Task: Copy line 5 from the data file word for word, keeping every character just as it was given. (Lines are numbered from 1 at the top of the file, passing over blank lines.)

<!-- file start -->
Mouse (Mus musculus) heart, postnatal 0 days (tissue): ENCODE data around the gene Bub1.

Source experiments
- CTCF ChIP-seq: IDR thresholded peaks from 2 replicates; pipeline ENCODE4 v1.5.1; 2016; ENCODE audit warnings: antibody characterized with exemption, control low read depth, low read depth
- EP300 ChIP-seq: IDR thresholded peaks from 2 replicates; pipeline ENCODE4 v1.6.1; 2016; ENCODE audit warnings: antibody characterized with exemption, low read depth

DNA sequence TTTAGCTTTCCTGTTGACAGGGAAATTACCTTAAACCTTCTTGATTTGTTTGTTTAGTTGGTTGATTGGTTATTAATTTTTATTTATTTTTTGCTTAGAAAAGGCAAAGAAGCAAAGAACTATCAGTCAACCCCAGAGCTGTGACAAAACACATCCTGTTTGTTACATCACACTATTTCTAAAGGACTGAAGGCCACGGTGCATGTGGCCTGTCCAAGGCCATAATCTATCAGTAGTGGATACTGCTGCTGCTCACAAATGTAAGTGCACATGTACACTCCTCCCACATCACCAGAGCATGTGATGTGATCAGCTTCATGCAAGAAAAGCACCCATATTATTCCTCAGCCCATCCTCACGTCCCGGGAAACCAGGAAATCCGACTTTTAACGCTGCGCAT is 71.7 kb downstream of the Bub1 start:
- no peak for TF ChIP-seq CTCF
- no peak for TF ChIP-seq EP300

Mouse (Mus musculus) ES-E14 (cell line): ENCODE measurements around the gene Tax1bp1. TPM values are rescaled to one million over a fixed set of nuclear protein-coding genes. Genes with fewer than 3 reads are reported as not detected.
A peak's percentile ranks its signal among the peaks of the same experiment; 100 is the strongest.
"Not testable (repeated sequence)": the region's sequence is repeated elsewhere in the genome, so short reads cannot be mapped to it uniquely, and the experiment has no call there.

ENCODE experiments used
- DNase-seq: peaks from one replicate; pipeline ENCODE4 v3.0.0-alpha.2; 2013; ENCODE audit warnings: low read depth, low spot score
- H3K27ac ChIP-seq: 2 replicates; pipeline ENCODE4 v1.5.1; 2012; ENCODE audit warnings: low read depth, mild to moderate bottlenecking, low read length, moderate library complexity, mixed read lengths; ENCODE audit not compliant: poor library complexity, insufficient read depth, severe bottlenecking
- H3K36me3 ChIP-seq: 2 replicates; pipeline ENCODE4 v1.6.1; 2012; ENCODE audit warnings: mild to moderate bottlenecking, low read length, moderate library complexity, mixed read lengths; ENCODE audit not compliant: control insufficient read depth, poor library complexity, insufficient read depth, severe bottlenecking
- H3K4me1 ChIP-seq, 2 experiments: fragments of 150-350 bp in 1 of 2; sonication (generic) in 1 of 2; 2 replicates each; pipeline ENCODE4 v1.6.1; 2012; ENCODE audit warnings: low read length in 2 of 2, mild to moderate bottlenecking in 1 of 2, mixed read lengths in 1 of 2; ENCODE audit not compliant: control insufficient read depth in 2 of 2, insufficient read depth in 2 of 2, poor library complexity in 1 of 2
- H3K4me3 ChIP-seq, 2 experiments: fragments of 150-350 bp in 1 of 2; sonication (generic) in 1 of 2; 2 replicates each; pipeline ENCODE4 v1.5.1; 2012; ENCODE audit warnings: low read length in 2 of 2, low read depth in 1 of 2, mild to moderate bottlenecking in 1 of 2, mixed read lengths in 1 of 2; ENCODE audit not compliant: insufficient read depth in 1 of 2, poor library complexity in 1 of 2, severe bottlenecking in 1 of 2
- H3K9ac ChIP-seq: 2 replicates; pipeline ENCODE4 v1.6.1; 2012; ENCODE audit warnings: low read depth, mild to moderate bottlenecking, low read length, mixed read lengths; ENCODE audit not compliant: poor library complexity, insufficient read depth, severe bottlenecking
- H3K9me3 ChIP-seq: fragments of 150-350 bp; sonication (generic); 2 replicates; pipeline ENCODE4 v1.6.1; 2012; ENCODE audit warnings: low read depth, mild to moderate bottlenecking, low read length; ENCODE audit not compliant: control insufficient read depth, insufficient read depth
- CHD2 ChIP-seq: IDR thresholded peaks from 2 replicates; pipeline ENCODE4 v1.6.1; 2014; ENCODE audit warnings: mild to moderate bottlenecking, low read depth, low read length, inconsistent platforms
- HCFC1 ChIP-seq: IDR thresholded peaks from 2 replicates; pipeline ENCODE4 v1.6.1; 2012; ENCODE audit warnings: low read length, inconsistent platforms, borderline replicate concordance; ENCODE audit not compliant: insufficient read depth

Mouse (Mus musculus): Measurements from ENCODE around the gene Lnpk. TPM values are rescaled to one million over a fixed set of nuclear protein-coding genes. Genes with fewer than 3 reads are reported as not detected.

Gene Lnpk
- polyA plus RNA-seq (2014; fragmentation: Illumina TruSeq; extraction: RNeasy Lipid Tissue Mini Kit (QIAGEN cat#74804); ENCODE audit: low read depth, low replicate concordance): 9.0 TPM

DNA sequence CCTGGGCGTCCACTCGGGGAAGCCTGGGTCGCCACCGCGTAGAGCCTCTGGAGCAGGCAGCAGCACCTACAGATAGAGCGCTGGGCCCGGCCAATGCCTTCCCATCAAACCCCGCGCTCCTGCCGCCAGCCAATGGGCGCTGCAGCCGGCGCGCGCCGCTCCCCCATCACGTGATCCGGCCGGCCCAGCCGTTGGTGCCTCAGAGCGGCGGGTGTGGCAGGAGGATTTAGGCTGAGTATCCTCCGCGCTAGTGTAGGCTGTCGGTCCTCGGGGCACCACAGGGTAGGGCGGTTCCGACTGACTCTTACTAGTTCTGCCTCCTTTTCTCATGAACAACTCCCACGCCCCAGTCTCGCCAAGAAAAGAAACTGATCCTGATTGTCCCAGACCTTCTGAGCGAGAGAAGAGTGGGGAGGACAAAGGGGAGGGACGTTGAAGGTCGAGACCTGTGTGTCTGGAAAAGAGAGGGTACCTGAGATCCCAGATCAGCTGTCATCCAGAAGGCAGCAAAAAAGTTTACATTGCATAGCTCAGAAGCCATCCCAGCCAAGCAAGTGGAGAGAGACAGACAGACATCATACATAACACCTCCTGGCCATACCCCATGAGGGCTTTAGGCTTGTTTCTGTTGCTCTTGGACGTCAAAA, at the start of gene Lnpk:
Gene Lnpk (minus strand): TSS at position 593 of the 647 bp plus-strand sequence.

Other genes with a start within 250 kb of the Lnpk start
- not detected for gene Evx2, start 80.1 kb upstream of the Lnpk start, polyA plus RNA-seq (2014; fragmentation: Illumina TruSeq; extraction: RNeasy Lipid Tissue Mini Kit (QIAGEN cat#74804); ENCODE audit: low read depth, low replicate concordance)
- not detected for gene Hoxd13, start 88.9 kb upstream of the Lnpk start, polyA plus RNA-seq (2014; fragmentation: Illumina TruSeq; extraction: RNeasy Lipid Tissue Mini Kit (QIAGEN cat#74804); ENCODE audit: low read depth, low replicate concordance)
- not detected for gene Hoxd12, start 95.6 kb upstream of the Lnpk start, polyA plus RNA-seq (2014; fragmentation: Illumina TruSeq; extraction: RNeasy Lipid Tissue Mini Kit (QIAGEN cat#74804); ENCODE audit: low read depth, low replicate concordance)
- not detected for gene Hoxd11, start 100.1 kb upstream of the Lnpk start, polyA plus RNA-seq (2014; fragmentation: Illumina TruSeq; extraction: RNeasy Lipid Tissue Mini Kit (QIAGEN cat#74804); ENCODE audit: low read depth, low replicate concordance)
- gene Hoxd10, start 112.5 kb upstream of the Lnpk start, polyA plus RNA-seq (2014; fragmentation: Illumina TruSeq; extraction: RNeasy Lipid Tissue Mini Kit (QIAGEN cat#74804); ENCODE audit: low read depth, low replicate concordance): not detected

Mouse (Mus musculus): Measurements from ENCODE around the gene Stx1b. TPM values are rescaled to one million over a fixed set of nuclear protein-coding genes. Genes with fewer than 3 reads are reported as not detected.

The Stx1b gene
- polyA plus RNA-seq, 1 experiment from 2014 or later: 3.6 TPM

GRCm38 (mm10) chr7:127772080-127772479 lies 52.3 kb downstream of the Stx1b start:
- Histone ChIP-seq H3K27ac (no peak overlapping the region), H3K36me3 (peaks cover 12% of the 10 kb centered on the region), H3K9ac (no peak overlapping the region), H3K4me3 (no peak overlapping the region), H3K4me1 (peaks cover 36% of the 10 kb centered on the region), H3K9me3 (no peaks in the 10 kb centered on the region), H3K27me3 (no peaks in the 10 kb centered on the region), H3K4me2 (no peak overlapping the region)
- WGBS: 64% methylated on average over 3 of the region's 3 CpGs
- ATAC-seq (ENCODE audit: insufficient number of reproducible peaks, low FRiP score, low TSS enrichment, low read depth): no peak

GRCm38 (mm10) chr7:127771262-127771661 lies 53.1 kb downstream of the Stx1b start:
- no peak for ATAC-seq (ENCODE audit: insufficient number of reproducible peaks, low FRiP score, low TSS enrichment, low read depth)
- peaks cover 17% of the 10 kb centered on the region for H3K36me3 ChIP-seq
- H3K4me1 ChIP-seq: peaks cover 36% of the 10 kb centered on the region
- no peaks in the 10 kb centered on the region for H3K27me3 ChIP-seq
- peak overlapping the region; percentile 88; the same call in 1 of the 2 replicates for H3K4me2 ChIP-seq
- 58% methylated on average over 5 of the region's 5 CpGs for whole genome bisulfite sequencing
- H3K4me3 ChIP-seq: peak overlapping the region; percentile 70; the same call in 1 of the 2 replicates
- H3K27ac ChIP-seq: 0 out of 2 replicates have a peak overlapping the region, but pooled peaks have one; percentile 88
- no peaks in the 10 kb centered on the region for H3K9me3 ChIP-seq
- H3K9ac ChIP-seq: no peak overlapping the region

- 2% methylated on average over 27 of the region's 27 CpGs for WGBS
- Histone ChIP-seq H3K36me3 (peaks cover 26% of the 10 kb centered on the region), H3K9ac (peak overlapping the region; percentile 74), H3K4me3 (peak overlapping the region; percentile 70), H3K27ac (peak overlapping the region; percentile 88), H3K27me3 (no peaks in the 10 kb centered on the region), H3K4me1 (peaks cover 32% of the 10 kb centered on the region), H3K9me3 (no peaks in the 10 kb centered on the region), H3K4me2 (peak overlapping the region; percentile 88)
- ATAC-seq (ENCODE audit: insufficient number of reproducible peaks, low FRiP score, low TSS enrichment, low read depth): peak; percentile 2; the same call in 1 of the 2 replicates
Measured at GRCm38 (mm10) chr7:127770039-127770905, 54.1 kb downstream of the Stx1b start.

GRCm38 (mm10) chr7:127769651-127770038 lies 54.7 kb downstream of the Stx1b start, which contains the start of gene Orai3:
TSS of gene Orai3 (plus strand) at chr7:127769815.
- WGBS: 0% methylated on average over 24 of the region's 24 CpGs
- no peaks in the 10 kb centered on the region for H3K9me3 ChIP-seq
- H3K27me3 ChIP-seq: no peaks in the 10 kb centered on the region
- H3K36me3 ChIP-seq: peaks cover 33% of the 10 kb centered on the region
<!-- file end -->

DNA sequence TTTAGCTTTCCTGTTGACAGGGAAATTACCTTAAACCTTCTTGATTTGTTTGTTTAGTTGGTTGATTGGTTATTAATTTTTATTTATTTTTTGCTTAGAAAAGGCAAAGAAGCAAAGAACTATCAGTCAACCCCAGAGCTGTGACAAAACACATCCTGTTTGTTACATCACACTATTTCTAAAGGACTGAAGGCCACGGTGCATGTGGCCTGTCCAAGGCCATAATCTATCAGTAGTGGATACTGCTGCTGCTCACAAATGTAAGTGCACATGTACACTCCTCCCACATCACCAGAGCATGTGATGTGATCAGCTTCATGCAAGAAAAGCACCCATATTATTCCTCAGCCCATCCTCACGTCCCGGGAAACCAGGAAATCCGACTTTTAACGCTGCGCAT is 71.7 kb downstream of the Bub1 start: